The Amended 2015 Constitution said:

“The state manages the society by the provisions of the Constitution and law. All party and state organizations, mass organizations, social organizations and all citizens must function within the bounds of the Constitution and laws”.[10]

The decree on the economic dispute resolution said:

“The State promotes individuals, business organizations both state and private to resolve economic disputes peacefully by mediation or arbitration. The State creates favorable conditions for the Centre and the Offices of Economic Dispute Resolution to be able to successfully perform their powers and duties in accordance with laws and regulations. The State promotes individuals and private organizations to participate in the development of activities related to the resolution of economic disputes. The State authorizes the establishment of private institutions for economic dispute settlement or ad hoc resolution of economic disputes to be determined by specific regulations”.[11]

Some key legislation and Prime Ministerial decrees that cover the dispute resolution include:

  • The Penal Law 2005;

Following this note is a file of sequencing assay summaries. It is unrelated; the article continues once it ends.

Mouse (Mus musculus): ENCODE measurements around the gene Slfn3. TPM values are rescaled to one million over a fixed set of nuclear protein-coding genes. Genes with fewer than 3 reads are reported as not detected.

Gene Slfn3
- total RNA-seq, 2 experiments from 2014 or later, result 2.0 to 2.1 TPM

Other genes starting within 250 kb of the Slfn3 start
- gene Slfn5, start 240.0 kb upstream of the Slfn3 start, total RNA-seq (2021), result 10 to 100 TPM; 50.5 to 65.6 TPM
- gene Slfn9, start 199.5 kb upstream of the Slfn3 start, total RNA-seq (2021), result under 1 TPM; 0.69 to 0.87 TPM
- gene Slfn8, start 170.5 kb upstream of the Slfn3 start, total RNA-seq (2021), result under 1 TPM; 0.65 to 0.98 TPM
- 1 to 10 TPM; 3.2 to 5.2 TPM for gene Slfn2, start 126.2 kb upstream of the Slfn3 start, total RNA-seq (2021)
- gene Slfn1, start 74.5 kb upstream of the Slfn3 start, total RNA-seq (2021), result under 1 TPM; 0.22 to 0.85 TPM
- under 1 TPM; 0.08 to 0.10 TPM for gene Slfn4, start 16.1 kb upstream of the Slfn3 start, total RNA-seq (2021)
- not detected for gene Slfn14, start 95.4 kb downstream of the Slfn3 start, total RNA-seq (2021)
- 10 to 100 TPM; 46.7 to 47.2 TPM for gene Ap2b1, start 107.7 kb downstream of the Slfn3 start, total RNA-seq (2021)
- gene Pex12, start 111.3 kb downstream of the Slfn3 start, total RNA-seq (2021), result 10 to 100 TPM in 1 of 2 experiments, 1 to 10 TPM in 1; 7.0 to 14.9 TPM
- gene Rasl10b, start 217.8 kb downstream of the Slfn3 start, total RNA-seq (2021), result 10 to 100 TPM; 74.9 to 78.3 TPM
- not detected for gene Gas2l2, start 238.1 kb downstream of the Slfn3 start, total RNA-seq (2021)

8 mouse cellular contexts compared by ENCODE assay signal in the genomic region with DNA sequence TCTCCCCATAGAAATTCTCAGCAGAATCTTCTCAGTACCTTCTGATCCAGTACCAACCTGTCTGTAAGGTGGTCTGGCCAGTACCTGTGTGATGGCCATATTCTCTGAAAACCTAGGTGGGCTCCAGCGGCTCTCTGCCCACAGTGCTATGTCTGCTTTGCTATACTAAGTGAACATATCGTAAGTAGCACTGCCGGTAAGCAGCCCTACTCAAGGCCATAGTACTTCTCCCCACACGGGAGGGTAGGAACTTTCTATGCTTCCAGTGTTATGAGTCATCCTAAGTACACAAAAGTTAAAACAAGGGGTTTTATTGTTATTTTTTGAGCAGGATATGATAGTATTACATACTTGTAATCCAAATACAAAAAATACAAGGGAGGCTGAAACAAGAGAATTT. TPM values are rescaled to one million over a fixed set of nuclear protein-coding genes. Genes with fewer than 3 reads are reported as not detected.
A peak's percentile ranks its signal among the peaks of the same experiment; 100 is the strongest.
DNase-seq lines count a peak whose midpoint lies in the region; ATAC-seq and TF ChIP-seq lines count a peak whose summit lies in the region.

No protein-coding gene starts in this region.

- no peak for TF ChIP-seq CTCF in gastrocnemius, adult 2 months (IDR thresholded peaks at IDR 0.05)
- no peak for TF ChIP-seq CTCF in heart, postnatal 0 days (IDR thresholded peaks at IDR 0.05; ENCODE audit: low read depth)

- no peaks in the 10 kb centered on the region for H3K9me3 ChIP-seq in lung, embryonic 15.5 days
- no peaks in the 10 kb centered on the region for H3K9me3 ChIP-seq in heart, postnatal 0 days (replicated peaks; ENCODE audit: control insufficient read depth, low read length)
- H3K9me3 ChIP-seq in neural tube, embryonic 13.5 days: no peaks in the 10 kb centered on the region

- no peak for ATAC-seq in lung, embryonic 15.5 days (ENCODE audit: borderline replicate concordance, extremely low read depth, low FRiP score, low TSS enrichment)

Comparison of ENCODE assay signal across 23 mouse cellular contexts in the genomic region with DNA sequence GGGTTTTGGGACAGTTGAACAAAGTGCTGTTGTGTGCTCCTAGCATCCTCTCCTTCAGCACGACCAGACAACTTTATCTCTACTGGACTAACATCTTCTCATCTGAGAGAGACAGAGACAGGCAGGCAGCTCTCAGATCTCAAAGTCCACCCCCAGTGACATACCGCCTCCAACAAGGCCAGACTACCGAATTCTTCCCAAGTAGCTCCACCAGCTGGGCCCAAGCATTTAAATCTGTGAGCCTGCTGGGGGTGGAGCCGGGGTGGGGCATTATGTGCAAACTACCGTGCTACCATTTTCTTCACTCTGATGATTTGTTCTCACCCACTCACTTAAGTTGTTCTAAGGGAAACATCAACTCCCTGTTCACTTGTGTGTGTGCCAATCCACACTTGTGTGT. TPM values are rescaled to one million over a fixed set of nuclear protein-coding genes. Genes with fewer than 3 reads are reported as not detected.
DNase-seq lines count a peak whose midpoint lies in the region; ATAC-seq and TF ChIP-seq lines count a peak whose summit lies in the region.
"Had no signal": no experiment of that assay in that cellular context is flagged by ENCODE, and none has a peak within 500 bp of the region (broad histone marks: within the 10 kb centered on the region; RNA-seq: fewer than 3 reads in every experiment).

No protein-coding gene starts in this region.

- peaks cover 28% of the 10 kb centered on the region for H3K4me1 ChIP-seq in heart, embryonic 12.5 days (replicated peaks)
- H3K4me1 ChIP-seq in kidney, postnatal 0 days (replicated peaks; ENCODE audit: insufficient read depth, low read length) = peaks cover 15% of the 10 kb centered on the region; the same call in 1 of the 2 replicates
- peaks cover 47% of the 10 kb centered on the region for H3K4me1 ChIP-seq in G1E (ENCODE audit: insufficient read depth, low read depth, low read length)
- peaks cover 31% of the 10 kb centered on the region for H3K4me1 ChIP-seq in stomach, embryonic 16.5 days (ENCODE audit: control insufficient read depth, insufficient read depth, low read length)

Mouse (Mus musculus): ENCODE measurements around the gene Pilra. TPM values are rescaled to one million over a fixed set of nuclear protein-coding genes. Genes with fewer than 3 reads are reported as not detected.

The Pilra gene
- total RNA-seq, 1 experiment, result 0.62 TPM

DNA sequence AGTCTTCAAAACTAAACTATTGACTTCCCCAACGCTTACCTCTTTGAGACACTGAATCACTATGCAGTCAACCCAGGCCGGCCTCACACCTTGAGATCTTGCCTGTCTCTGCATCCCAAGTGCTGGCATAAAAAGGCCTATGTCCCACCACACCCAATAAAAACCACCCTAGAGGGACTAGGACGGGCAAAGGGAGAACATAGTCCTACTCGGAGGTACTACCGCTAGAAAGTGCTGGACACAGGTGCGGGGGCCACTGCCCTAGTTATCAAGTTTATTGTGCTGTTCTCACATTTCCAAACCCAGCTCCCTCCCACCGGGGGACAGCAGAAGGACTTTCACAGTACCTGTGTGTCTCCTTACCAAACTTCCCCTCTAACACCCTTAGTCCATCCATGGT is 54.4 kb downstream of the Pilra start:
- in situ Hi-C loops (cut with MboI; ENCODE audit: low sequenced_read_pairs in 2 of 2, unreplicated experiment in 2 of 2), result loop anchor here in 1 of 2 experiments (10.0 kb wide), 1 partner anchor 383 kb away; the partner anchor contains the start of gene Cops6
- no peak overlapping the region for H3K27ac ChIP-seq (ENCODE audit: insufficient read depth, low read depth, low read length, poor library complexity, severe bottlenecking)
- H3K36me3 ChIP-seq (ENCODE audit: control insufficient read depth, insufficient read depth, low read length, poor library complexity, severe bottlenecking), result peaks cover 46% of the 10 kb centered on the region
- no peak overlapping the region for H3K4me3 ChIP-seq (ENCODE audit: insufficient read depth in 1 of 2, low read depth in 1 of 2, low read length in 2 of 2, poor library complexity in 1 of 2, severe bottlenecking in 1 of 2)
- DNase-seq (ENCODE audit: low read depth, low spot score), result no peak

• The Civil Law 2005.

  1. Authorities

Lao PDR has several specialist law enforcement bodies responsible for the enforcement of laws. Even though, the Supreme Court does not have a specific unit that is devoted to the prosecution of alternative dispute resolution. The investigation into the cases according to the allocation of individual cases is determined by the penalty that the matter attracts. If the dispute carries on between parties, it is dealt with at the unit of economic dispute resolution. Individual law enforcement authority will be mainly responsible for making a decision on the case. Only the most serious matter is under the jurisdiction of the Supreme Court.

  1. Challenges

Although Laos has already implemented a few laws to prevent disputes, Now the government is trying to make additional measures relating to the protection and promotion of effectively dispute resolution. However, the government and the judiciary are facing some challenges as follow:[12]

  • The criminal justice system has little experience in dealing with dispute. For example, some organs of government investigators and prosecutors have difficulty in detecting and processing the case,
  • Lack of funding, equipment and facilities is one of the difficulties in delaying the case,
  • People are not willing to take legal action and presidential decree,
  • The majority of dispute occurring in remote areas. It is difficult to follow up,